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Whenever I SSH somewhere I get something like this in the logs:

sshd[16734]: reverse mapping checking getaddrinfo for
    1.2.3.4.crummyisp.net [1.2.3.4] failed - POSSIBLE BREAK-IN ATTEMPT!

And it is right: if I do host 1.2.3.4 it returns 1.2.3.4.crummyisp.net, but if I do host 1.2.3.4.crummyisp.net it is not found.

I have two questions:

  1. What security threat is there? How could anyone fake a one-way DNS in some threatening way?

  2. Do I have any recourse for fixing this? I'll send my ISP a bug report, but who knows where that'll go.

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What security threat is there?
How could anyone fake a one-way DNS in some threatening way?

Any party with control of a DNS reverse zone can set their PTR records to whatever they want. It's conceivable that someone could set their PTR record to legithost.example.com, and then try to brute force their way into your environment.

If you have fat-fingered users who tend to mistype their passwords, and are lacking in anti-brute-force measures, a bunch of log entries for failed passwords from legithost.example.com could be dismissed as "Oh that's just Bob - he can't type to save his life!" and give an attacker the opportunity to keep guessing passwords until they get in.

(The theoretical security benefit from this message is that the attacker can't create/change the A record for legithost.example.com in your DNS zone, so he can't silence the warning - absent a DNS poisoning attack of some kind...)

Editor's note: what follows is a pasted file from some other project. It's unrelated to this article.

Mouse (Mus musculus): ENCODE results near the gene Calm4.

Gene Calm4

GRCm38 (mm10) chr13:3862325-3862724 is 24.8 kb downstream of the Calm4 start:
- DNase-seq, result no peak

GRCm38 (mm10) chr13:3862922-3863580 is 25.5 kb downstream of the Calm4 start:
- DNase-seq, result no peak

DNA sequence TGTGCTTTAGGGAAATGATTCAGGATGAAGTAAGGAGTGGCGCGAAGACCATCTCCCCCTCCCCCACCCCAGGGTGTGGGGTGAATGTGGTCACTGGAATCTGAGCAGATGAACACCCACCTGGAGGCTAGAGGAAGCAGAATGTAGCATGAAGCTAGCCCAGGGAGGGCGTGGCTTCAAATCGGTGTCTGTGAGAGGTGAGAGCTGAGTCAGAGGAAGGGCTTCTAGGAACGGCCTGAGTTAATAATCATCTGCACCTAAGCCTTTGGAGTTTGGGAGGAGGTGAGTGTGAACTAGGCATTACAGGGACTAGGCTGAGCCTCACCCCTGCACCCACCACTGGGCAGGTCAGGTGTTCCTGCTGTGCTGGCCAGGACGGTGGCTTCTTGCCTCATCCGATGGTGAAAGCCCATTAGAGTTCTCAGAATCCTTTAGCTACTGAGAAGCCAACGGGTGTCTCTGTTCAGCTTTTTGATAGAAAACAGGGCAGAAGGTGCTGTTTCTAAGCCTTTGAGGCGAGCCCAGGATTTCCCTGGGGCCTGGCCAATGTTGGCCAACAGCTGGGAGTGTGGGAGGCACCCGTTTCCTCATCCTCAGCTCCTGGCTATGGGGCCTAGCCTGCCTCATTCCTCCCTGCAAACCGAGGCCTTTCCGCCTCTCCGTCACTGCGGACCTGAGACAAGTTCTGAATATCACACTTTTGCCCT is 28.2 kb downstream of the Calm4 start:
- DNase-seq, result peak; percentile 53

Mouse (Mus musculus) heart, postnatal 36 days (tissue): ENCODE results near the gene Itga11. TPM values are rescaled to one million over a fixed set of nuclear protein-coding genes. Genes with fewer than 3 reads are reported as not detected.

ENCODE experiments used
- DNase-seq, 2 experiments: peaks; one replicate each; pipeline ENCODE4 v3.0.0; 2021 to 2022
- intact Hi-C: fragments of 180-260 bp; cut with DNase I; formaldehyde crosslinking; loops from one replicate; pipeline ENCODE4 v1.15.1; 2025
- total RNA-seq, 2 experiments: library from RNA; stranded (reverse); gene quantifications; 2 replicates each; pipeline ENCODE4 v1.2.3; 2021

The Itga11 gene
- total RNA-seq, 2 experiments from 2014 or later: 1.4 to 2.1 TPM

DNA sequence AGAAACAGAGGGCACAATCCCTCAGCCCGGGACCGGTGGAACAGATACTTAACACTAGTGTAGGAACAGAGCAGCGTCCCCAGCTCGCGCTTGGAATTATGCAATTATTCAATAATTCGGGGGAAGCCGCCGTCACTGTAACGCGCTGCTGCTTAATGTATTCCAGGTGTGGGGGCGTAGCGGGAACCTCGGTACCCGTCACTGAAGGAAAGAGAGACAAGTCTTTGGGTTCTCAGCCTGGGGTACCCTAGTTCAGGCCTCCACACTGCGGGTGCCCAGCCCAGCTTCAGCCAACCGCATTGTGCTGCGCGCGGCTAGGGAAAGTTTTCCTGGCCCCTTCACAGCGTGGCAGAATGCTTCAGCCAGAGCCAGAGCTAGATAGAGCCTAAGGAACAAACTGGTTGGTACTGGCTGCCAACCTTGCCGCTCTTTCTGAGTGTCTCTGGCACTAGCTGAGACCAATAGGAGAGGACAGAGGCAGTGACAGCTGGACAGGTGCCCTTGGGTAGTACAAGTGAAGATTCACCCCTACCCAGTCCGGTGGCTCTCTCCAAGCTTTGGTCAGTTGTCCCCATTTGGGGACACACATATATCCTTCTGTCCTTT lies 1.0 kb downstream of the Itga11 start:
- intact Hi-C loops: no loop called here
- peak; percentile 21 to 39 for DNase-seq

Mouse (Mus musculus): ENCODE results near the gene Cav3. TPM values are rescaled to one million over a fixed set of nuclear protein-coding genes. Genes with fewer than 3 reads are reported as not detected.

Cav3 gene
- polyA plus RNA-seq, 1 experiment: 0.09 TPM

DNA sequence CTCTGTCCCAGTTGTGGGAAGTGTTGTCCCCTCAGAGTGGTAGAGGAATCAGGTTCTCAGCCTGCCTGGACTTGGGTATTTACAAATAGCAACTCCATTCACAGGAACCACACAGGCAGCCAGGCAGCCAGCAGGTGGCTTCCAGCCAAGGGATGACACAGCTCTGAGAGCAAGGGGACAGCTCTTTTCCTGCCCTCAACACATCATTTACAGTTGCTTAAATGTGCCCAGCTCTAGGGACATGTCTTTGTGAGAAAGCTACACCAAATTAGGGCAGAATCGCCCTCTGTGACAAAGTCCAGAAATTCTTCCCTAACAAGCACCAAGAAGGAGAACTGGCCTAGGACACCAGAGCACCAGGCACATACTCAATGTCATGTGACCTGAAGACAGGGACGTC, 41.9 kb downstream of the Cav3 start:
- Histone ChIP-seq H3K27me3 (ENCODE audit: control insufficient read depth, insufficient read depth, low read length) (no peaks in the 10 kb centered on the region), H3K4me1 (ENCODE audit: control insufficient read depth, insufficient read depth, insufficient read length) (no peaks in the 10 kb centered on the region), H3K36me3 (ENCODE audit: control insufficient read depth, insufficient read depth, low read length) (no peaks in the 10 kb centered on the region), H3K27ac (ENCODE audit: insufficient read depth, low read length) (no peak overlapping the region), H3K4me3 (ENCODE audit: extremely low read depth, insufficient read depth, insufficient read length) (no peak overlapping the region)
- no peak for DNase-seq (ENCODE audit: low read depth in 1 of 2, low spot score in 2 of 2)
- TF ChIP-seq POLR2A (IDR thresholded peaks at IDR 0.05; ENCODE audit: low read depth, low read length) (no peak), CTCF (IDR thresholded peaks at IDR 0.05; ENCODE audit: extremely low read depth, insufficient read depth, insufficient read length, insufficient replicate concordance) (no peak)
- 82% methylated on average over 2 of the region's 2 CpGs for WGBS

Do I have any recourse for fixing this?

Option 1: Fix your DNS so the forward (A) and reverse (PTR) records match.
Option 2: Add UseDNS no to your system's sshd_config file to shut the warning up.

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    Wait, so you can just up and say, "Yeah, my IP of 1.2.3.4 is microsoft.com. Totally." ‽ – rking Oct 10 '12 at 16:24
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    @rking Yes, if you control the reverse zone for 1.2.3.4 (3.2.1.in-addr.arpa) – voretaq7 Oct 10 '12 at 18:22
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If HostbasedAuthentication is set up, tou can specify hostnames that can login in /etc/hosts.equiv, ~/.shosts and ~/.rhosts. (There is a public key check on the client host as well (It might be a known_host to the server)).

This can be exploited if the key leaks (in which case you already have a problem) and HostbasedUsesNameFromPacketOnly is set to yes (Possibly UseDNS no might be needed as well) and an attacker, with the relevant keys, gives the hostname of an authorised host.

Another attack can be one known server pretending to be a different known server to gain higher privileges.

In order to avoid these attacks, the reverse and forward DNS is compared (and the log entry appears if they don't match).

The other thing that might be attacked: the authorized_keys host= paramter and Match block for a Host, which can be activated for the wrong host in the case that hostnames are used (instead of IP addresses) and DNS entries are modified. (UseDNS yes is needed to use non-IPs for this)

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